Wednesday, October 3, 2018

Principals are an Essential Piece of the Puzzle

This week is the beginning of National Principal's month. It is a month set aside to give principals honor and recognition for the work they do. Your perspective of what it means to be a principal may be different based on experiences you have had as a student, parent, teacher, community person or even movies that you have watched.  Watching movies like Lean on Me, The Principal, or even Kindergarten Cop gives a very different view of the role of a principal that may not be necessarily complete or entirely accurate, but the characters paint a picture in your mind.  While Mr. Latimer in The Principal was fearless in his pursuit, I am not sure I know too many principals that have ridden their motorcycle down the corridor of a school.

All said principals have rather superhero status in my book as they have such broad responsibility to serve hundreds of students and parents, work with teachers and support staff, and communicate effectively with the community. They also keep records, complete state reporting, and finalize program and staff evaluations. Their days are tightly scheduled and they are required to meet several deadlines. They track their budgets, make purchases, and work with staff and community groups to find additional funding to fill in the gap. They manage the school and lead the staff in making sure that our schools provide the best possible learning environment for our students.  They serve as instructional leaders and coordinate with staff to provide high-quality professional development. They are engaged in their work early in the morning and typically leave later in the evening as they are wrapping up student activities.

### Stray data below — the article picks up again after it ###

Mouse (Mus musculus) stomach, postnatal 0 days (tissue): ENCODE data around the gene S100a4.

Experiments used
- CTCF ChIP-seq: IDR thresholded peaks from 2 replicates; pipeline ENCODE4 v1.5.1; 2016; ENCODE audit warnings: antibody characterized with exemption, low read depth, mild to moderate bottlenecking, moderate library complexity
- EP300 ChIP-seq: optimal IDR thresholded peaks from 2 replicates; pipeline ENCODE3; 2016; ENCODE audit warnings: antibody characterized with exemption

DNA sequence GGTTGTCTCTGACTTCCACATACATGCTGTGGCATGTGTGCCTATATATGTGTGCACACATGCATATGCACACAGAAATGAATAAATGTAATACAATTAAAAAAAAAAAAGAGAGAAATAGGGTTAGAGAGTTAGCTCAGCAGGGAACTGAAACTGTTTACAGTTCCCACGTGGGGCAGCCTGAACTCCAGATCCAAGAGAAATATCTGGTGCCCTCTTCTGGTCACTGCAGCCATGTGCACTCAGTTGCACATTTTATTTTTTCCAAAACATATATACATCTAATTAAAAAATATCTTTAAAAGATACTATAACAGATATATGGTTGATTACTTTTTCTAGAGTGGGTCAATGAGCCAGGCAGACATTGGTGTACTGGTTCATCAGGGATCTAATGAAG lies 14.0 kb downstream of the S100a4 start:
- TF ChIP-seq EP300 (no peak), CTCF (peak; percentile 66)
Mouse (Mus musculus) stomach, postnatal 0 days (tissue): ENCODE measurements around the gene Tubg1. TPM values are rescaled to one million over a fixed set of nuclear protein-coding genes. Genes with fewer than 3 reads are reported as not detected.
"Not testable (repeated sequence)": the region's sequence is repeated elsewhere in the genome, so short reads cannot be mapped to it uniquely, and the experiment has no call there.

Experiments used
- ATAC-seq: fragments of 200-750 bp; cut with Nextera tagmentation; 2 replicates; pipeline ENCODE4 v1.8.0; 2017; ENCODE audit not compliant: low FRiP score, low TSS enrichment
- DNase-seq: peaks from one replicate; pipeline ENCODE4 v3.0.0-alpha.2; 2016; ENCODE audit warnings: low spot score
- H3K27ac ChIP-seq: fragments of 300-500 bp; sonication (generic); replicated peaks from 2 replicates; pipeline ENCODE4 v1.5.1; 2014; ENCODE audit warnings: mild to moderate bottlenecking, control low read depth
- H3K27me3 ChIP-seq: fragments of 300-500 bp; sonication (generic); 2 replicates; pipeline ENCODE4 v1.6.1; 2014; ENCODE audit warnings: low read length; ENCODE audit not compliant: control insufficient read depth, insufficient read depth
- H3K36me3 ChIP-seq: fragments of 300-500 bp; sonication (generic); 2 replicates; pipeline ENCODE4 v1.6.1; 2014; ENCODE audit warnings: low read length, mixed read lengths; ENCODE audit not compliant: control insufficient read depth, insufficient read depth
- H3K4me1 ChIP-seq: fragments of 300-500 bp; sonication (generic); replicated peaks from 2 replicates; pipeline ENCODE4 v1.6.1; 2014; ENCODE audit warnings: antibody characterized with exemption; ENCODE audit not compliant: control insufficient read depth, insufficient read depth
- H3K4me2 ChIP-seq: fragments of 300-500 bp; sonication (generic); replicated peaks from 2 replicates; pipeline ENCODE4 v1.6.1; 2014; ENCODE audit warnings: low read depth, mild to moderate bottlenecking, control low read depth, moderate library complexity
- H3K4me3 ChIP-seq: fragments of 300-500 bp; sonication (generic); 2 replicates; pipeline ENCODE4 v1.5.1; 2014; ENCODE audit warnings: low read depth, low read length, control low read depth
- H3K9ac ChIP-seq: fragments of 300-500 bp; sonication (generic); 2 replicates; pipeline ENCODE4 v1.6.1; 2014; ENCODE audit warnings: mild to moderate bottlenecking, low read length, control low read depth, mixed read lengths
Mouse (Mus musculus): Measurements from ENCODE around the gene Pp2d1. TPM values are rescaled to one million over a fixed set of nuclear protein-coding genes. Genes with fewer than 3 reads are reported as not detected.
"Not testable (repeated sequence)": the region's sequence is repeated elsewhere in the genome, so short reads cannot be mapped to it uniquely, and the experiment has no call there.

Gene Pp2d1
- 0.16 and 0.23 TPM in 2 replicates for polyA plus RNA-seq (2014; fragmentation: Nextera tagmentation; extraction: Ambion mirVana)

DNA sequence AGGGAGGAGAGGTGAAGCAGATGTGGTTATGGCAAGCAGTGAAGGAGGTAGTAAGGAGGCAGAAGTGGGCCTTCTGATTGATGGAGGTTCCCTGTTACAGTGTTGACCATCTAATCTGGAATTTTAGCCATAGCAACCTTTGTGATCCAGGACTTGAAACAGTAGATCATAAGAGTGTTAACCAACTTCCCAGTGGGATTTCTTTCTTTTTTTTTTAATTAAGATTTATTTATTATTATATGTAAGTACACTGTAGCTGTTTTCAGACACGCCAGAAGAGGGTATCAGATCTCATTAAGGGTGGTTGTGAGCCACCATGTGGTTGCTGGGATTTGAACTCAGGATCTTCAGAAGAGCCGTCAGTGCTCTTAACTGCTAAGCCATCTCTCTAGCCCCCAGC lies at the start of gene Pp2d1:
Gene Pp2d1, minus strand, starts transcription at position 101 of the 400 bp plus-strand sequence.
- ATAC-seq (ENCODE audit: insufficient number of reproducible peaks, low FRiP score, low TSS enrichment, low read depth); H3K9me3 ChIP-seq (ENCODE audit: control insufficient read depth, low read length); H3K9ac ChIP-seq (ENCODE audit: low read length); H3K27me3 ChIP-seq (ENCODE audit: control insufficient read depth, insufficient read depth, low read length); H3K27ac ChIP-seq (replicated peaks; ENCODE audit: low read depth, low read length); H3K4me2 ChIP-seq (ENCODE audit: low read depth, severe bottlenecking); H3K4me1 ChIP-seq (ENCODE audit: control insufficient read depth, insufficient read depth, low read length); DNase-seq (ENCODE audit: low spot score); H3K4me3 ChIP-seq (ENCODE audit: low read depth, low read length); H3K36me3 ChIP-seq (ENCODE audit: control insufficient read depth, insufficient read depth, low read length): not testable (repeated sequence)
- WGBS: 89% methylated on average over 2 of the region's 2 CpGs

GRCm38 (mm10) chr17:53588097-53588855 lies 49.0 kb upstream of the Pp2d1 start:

I could also write a long list of the great things our teachers, coaches, and support staff do, but it is October which is National Principal's month, so I want to extend public appreciation for our principals. All of our staff is important; it takes all of us working together to make things come together each day to support our students and, a high-quality principal is an essential piece of the puzzle.

Thursday, September 27, 2018

Teacher Leadership is Worth the Investment

The first year I was teaching I met Barb, a teacher who befriended me and supported me as I worked through the early stages of developing my craft as a teacher.  She was not my assigned formal mentor and was not paid anything extra for her efforts, but she was a generous soul who gave of her time because she cared about me as a person and wanted me to be successful as a teacher.  We taught in different schools, but I gained much from our regular chats.  I remember one conversation where she challenged me to shift my thinking about “going to work."  She boldly reminded me that I was privileged to go to school each day and while it was work and required effort, we were privileged to be educators, and it should be considered an honor to serve our students.  The only appropriate response to a conversation like this was to listen, acknowledge her wisdom, and say thank you.  Many years later, I still reflect on some of our conversations and consider her a person of great influence on my career.